Pai- I’ve recently finished reading Ronan Farrow’s death of American diplomacy narrative War On Peace. I picked up the UK paperback edition at Kunokiniya Books at the Dubai Mall–meaning it had finally passed the UAE’s thought censors to be able to be sold. This process can take many months I’ve been told. I needed something to read while traveling across Sri Lanka and this looked like a good companion.
It is sort of two books in one volume. The first an homage of sorts with necessary criticism of the late Richard Holbrooke. The second half is a series of vignettes of high risk foreign policy successes and blunders through the prism of the Department of State. Having once worked as an editor in Washington, I read reflexively with a critical eye perhaps more than is necessary. I was put off within minutes when on the first page Abdoun is described as a neighborhood of Jordan rather than its capital Amman. Countries don’t have neighbourhoods, cities do, in geographic semantics. I put that aside an delved in to what is overall a quite enjoyable read about what is in reality a depressing subject-the decline of American influence in the world and the militarisation of US foreign policy.
Part of why I found Farrow’s work entertaining was quite personal. I’d intersected with nearly every character in the book in some circumstantial way. The time I encountered Holbrooke, along with Madeline Albright, while working a temp job at the Council on Foreign Relations over a decade ago. The time Stan McChrystal’s Italian carbinieri bodyguards nearly knocked me of while trying to photograph him. The time I waited at Abdul Rashid Dostum’s house in Kabul when he returned from an exile episode. When I went to dinner with General Michael Hayden at a posh midtown Manhattan university club where tipping the staff was forbidden. When I drove through Jowjan province on the way to Turkmenistan exactly as the massacre of Taliban prisoners was taking place in Dasht-i-Leili. This book appealed to me in part because of all the memories it brought back. At the very end one of the last people mentioned in the acknowledgments, a former Obama era foreign policy wunderkind, is the sister of someone who follows me on Instagram. It’s a string of degrees of separation.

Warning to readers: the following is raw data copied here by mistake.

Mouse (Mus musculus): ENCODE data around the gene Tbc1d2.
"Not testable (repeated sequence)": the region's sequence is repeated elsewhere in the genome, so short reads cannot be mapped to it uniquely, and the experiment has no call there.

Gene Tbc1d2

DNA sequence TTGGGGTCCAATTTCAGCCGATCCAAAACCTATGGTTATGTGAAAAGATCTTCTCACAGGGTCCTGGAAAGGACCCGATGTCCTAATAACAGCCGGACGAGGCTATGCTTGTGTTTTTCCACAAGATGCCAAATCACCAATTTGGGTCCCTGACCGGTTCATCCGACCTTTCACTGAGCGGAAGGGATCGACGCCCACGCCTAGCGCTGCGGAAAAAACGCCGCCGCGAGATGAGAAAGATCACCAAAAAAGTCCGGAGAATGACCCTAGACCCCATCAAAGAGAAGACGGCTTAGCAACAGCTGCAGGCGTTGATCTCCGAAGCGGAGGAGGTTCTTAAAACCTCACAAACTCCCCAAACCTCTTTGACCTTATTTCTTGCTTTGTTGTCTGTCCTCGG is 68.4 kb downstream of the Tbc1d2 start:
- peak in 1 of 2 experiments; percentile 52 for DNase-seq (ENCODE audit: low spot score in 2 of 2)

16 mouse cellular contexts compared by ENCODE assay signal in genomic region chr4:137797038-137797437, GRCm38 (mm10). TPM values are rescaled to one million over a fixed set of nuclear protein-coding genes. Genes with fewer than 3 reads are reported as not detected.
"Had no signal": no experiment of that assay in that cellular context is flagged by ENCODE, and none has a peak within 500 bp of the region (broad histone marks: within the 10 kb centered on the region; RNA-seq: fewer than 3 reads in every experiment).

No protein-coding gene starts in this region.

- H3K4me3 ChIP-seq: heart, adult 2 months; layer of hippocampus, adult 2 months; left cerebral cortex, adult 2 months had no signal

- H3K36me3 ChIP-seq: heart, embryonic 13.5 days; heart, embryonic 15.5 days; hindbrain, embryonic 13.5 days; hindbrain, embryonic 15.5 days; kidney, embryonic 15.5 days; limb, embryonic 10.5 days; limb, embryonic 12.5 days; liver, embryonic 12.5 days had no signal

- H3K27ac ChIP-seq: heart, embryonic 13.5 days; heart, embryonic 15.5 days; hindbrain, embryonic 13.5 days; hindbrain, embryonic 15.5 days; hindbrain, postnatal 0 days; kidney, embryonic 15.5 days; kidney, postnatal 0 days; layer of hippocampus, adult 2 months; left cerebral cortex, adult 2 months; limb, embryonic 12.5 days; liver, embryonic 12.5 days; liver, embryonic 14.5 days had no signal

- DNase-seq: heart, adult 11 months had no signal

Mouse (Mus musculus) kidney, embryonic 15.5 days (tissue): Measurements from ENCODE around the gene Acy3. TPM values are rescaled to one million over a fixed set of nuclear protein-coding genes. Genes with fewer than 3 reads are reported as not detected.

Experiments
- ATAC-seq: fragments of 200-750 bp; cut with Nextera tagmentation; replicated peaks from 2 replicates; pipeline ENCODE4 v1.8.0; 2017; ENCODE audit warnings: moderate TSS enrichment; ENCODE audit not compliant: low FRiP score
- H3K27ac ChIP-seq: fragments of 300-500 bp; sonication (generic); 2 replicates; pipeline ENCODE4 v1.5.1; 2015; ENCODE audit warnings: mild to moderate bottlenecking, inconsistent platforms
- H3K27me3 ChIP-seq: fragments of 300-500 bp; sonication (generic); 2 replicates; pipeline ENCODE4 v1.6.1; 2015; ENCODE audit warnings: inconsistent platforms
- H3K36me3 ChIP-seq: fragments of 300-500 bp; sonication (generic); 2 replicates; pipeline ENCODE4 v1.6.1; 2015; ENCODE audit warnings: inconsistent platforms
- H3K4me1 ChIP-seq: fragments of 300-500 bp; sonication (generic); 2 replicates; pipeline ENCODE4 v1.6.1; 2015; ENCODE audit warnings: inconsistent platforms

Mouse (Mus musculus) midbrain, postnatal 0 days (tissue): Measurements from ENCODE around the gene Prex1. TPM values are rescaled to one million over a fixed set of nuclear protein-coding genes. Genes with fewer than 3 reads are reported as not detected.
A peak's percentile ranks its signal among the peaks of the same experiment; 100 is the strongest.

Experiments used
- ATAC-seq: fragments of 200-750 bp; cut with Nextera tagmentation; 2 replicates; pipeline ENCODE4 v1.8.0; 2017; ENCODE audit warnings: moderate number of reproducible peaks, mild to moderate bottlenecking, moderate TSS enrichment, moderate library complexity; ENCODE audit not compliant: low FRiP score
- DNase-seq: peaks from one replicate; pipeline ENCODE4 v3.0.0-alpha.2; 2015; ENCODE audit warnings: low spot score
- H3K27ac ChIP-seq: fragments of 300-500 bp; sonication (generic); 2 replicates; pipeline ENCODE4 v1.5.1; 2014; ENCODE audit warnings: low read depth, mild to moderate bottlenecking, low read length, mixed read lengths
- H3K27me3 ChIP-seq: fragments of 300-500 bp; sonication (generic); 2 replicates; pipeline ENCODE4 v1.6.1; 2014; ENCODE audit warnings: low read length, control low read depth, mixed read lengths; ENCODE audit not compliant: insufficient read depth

Much of what is described in the book is a litany of lost or squandered opportunities where good ideas were put forth that were undercut by a lack of political will or foresight or in the case of Holbrooke, death. There’s one really glaring error where in page 61 he describes Moqtada al-Sadr as an al-Qaeda lader, which could not be more wrong. Al-Sadr was the leader of the eschatological Shia sectarian Jaish al-Mahdi, about as opposite ideologically as AQ as you can get. How that made it through fact checking I’ll never understand. There were some other minor editing issues but this was the only really egregious factual error that I can recall.
Overall, I found War On Peace thoroughly relatable and entertaining, a good travel read. I’ll be leaving it behind in the used book pile at my hotel here in Thailand hoping someone else will pick it up and enjoy it equally.